Meeting and sharing a cabin with Ron May and Ernest “Ernie” Milnes
I never had any idea anything more was going on, despite the fact that campers had contentious relations with Ernie Milnes.
The name Ron May comes to mind. Ron was a young, studious, intellectual type with a proficiency in Chess, although he was somewhat unsettled, quirky and even combative at times. That is my recollection, 30 years or so later. Like me Ron was also from Queens, New York. In retrospect one can see that maybe perhaps he was dealing with issues, ones that fall outside the grasp or comprehension of an adolescent or teenager.
We shared in common that Ernest “Ernie” Milnes, was also my counselor. Ernie had also visited me in New York City at my parents apartment in Queens. I recall him having Thanksgiving dinner with us, perhaps on one of his visits to Ron May, but he never stayed over. I never had any idea anything more was going on, even despite the fact that it was also true like Ron said in his interview with the Boston Globe that campers had contentious relations with Ernie Milnes. I just assumed it was because he seemed to be a regimented and difficult sonofabitch.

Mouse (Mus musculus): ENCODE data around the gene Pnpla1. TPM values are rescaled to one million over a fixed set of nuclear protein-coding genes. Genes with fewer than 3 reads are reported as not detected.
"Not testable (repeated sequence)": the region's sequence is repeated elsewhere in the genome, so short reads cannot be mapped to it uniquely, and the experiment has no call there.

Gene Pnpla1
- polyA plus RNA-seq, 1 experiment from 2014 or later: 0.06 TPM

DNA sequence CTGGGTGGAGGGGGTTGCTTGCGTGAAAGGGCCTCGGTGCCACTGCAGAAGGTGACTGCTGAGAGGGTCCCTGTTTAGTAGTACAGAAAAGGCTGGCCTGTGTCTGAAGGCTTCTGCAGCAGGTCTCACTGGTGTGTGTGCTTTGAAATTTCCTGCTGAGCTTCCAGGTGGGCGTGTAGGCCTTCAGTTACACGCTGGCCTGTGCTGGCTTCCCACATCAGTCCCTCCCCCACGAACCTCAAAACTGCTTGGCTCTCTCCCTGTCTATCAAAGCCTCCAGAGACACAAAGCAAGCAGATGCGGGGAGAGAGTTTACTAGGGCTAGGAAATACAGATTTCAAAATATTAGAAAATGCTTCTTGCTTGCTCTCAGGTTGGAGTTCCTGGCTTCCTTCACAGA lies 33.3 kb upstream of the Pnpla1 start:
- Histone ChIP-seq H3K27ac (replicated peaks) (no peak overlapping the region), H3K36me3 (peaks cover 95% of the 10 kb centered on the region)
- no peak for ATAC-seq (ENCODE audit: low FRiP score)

I recall friendly banter and exchanges with now Dr. Steve Brooks, now the assistant President of Camp Good News. Brooks was an avid Philadelphia Phillies fan while I was more enamored with the Big Red Machine. We would argue about Mike Schmidt, Greg Luzinski and Steve Carlton vs. my idol Johnny Bench and his teammates Pete Rose, Joe Morgan, Tony Perez,Don Gullet and company. He would often share the sports section of his newspaper and review the standings and statistics with me.
The Six Inch Rule